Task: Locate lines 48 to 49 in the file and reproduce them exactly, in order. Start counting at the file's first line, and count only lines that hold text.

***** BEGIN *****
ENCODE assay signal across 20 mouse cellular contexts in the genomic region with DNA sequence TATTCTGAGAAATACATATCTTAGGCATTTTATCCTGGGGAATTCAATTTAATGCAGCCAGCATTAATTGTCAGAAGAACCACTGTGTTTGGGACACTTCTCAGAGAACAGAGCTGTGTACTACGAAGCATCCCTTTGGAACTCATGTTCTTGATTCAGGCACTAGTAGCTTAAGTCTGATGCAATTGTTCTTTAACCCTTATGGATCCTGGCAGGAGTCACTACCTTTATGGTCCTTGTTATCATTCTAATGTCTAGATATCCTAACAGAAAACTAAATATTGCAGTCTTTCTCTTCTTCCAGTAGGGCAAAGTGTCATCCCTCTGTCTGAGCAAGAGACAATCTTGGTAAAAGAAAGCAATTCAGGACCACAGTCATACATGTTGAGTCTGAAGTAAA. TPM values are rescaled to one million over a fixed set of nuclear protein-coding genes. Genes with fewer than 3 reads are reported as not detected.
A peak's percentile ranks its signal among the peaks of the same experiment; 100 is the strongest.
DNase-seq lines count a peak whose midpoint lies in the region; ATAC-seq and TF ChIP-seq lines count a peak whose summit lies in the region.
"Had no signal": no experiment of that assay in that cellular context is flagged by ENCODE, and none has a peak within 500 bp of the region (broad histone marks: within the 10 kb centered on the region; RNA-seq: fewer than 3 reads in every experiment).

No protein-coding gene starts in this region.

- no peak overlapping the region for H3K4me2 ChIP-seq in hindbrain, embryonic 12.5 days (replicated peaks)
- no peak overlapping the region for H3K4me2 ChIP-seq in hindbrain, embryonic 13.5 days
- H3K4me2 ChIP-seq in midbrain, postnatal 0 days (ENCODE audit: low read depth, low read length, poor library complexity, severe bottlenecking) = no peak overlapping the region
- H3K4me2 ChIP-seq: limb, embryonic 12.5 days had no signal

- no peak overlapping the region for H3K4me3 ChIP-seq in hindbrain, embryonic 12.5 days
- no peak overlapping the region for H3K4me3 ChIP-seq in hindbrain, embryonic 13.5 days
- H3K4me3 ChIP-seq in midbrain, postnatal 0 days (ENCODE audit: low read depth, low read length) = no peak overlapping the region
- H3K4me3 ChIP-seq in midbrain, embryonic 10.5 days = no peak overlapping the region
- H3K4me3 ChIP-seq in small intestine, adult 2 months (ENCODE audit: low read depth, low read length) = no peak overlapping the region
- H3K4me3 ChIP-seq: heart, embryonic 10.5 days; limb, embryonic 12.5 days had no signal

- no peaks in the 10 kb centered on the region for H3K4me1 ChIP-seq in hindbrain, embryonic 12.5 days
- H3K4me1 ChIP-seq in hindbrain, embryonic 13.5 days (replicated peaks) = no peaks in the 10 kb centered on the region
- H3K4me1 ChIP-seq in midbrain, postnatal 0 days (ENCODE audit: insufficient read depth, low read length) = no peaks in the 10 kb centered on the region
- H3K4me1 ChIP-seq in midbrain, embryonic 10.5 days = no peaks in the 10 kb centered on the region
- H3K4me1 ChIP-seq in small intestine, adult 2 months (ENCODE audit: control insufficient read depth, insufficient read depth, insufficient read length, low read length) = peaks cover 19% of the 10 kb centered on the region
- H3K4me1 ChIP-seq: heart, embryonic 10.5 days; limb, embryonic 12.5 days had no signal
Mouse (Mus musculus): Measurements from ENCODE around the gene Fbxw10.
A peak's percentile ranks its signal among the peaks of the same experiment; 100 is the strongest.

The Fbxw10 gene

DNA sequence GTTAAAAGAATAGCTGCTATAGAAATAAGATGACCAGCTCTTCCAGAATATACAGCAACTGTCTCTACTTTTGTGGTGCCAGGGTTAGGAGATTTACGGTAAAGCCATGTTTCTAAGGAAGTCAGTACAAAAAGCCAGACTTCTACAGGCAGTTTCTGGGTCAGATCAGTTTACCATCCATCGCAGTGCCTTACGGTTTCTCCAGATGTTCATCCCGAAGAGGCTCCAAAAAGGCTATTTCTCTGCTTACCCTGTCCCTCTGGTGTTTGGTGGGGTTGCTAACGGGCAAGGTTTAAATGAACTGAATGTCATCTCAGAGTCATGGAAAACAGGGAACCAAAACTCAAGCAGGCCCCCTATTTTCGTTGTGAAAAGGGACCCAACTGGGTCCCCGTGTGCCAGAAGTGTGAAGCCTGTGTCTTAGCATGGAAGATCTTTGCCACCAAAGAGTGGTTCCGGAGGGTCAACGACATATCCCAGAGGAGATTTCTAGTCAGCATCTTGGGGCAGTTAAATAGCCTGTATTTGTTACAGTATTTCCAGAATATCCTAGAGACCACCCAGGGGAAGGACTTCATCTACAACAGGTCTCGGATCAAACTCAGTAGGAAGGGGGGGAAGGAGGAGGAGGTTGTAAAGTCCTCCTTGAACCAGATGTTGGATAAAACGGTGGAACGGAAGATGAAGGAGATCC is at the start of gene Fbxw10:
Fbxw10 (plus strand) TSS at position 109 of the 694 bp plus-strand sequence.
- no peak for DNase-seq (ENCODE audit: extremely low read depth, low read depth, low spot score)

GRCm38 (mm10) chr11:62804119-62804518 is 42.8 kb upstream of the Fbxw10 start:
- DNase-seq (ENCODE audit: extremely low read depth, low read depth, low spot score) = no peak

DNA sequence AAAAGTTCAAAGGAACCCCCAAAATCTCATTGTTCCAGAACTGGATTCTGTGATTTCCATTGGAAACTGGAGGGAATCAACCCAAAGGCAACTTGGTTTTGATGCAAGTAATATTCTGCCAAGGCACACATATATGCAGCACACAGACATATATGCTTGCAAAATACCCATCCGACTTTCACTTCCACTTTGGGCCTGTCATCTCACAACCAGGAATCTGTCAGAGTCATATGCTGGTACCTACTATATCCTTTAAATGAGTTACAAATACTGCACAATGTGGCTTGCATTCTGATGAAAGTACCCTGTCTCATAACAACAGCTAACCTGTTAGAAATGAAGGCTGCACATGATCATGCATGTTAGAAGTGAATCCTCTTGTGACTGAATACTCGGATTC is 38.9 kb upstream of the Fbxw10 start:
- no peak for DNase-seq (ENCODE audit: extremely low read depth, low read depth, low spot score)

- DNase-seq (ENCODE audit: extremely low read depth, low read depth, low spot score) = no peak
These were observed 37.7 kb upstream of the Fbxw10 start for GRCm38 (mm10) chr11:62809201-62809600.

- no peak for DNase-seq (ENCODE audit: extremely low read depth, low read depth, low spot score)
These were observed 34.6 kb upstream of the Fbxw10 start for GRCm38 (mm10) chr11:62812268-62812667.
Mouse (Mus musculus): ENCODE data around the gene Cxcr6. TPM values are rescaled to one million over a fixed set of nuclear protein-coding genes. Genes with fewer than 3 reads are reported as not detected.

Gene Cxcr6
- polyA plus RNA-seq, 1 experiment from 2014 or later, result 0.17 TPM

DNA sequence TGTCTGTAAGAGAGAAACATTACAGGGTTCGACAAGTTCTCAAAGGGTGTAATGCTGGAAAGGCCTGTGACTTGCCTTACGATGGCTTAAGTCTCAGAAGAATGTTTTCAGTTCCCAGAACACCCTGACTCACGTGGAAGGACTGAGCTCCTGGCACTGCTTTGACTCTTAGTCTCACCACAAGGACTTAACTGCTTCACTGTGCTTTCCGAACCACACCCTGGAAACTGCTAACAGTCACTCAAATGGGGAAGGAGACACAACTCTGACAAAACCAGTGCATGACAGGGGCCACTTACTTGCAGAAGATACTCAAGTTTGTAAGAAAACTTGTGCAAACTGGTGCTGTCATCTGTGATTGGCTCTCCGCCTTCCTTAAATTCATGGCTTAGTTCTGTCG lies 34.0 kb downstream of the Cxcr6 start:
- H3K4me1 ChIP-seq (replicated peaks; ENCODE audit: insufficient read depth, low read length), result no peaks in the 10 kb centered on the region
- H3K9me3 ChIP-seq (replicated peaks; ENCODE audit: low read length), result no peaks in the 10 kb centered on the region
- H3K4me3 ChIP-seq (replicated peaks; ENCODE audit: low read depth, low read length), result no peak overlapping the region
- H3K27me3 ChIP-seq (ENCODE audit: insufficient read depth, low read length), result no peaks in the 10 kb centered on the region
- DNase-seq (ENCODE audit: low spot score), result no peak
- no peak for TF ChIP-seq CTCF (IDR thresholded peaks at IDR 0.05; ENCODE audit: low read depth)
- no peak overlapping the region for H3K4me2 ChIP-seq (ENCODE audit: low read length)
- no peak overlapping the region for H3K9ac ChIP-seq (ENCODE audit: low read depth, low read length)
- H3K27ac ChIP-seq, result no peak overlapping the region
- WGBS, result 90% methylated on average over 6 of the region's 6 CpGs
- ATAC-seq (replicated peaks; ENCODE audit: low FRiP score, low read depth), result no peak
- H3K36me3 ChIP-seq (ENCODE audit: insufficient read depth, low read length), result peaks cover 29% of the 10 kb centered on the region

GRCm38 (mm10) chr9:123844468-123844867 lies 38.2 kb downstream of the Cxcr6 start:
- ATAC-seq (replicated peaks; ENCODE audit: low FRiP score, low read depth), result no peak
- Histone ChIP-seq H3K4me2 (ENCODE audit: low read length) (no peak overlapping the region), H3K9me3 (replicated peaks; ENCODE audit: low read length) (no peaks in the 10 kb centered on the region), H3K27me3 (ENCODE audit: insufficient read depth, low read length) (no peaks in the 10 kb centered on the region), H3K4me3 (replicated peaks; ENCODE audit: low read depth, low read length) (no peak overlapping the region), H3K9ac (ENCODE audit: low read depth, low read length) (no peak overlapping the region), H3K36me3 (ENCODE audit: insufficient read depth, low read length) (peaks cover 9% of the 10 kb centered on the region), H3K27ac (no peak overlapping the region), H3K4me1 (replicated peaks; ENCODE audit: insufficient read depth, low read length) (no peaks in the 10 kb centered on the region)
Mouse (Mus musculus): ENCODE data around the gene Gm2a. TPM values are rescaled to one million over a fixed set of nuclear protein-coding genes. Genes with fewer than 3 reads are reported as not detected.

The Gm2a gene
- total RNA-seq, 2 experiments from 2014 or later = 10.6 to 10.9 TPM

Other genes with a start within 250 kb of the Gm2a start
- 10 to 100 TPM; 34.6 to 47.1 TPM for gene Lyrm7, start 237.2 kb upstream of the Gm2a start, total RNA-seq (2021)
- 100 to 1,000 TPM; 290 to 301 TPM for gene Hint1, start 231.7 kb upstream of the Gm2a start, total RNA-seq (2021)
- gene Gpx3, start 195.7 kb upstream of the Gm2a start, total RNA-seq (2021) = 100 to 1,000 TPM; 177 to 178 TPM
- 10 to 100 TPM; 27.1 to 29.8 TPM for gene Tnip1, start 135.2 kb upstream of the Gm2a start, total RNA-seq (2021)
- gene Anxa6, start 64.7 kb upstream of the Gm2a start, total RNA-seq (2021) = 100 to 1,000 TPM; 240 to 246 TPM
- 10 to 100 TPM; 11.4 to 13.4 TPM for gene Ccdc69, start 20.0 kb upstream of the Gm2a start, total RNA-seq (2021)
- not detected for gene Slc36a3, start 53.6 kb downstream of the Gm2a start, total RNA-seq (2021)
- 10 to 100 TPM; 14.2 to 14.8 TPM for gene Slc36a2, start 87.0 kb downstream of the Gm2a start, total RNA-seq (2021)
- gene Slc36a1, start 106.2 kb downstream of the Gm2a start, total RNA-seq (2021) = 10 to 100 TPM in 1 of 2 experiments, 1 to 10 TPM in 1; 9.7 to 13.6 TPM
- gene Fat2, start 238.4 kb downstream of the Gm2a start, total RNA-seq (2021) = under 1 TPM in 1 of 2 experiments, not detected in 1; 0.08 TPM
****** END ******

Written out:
- H3K27ac ChIP-seq, result no peak overlapping the region
- WGBS, result 90% methylated on average over 6 of the region's 6 CpGs